Premier Robert Ghiz of Prince Edward Island said all provinces are now on board with the idea as he concluded three days of meetings in Charlottetown as chairman of their annual conference.
The provinces have been talking about a national energy strategy for years, with Alberta leading the way. Quebec and British Columbia have resisted signing on.
But those barriers were overcome with a switch to a federalist Liberal government in Quebec in April and B.C. Premier Christy Clark dropping her objections last November.
"I am extremely happy that our government is joining," said Quebec Premier Philippe Couillard after the meeting.
"We want Canadians to have access to energy of all kinds from the West Coast to the East Coast to the North."
Couillard said his concerns about jurisdiction and the link between energy and climate change were put at ease after discussions with his provincial counterparts.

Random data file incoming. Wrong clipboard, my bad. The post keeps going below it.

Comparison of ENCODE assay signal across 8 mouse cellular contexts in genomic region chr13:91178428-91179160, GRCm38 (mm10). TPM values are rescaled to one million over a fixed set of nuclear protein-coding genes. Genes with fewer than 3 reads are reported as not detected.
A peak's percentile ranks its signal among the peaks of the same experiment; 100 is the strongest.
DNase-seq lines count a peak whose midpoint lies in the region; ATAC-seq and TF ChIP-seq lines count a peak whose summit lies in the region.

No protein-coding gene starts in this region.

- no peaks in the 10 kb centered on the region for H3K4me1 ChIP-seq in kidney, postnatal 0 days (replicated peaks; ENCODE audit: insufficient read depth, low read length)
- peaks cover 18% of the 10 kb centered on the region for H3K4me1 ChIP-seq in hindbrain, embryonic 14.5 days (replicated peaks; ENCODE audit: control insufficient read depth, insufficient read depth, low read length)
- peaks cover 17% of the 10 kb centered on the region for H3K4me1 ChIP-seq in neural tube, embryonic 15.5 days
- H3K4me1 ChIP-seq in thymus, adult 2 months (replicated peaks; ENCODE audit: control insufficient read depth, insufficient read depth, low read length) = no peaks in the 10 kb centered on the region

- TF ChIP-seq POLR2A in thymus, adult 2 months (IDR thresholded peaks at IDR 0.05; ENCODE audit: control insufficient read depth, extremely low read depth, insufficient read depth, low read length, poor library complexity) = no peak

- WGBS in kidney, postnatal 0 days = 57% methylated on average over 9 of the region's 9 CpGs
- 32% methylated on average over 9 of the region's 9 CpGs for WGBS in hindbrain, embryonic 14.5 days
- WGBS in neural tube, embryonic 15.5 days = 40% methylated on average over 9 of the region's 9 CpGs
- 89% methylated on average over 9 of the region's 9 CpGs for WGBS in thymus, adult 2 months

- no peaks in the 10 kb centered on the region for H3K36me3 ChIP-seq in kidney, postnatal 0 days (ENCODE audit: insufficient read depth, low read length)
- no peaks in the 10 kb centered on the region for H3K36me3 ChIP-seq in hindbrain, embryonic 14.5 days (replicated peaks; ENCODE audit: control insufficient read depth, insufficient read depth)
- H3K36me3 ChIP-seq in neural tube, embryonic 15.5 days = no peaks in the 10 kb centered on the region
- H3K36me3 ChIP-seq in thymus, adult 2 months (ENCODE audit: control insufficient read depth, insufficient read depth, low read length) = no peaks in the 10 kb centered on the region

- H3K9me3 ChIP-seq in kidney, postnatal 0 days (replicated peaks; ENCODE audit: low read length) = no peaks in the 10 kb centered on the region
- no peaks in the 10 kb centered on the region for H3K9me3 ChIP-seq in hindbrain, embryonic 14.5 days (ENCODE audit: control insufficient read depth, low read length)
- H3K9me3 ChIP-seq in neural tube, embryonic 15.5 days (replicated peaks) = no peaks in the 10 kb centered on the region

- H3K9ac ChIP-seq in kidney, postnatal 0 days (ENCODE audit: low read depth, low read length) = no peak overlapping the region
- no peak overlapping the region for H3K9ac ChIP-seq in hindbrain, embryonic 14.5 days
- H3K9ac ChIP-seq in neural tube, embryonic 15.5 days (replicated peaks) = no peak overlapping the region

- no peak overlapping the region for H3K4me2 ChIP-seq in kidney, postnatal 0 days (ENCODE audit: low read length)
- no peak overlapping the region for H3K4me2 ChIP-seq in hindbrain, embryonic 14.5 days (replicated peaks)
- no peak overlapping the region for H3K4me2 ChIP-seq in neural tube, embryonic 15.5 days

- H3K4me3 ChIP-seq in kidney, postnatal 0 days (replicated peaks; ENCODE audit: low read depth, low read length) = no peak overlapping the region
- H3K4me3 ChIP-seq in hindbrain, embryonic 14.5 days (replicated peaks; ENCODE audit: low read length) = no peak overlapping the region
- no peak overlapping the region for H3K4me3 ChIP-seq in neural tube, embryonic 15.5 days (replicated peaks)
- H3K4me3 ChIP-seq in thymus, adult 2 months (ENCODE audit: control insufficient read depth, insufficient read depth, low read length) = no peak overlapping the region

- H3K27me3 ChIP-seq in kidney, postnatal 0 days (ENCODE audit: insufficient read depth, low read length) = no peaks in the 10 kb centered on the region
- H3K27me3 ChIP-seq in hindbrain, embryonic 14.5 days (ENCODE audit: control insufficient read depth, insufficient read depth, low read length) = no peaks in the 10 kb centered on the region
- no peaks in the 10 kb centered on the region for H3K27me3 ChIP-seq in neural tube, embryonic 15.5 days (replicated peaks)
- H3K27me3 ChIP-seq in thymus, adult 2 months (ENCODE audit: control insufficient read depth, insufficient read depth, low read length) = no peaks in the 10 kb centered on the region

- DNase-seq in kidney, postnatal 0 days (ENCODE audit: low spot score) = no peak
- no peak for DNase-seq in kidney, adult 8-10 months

Clark also announced earlier that Saskatchewan had agreed to drop trade barriers that kept B.C. wine and craft spirits from being sold in that province. B.C. already allows other provinces to sell wine in the province.
Clark said she expects Ontario to open its borders to B.C. wine as well.
"Premier (Kathleen) Wynne is talking about making this happen and I think we could probably do it in a few months," she said.
"I'm hopeful that by the next meeting of Canada's premiers, Canada's borders will be open for wine right across this country."
British Columbia's deal with Saskatchewan will allow consumers in both provinces to order B.C. or Saskatchewan wines and craft spirits directly from producers and have them delivered to their homes.
Clark said she hopes to see the agreement implemented next June.
British Columbia has already struck similar deals with Manitoba and Nova Scotia.